Mildew thins Lizzy.
IMPATIENS walleriana, commonly known as Busy Lizzy, has in the last 30 years come from nowhere to be the nation''s favourite summer bedding plant because of its outstanding ability to flower continuously throughout the summer without the need for deadheading. However its popularity is now threatened by a menacing new disease, downy mildew (plasmopara abducens).
The disease is specific to impatiens and cannot spread to other bedding plants.The disesase is most prevalent during periods of low temperatures, high humidity and rainfall and is exacerbated by low nutrient levels in the compost.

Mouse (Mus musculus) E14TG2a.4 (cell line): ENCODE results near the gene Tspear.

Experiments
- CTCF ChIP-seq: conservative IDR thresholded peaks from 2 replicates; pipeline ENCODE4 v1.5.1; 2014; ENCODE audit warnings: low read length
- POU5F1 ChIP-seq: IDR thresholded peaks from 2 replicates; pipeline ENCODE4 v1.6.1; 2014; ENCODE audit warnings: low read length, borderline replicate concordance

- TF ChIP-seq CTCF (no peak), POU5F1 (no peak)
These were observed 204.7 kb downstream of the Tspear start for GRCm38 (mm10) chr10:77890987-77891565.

Early signs of infection include leaf yellowing or mottling, and shedding of leaves and flowers. As the disease develops plants become stunted and white spores appear on the underside of the leaves. In severe infections the plant is reduced to a skeleton of bare branches, or even death of the plant. If discovered plants should be bagged up and disposed of, or ideally burnt. Do not compost them, and thoroughly clean infected pots before replanting. Avoid replanting the same piece of ground with impatiens for at least 12 months.
There are no effective fungicides available to amateur gardeners to control the disease, but keeping the foliage as dry as possible, by watering the soil, not the foliage, will provide less favourable conditions for the production and dispersal of spores.
In future, space plants out well in the border and consider planting alternately with another species.
Interestingly the larger flowered New Guinea impatiens is not affected by this disease and could be used as an alternative, although it is a more expensive option.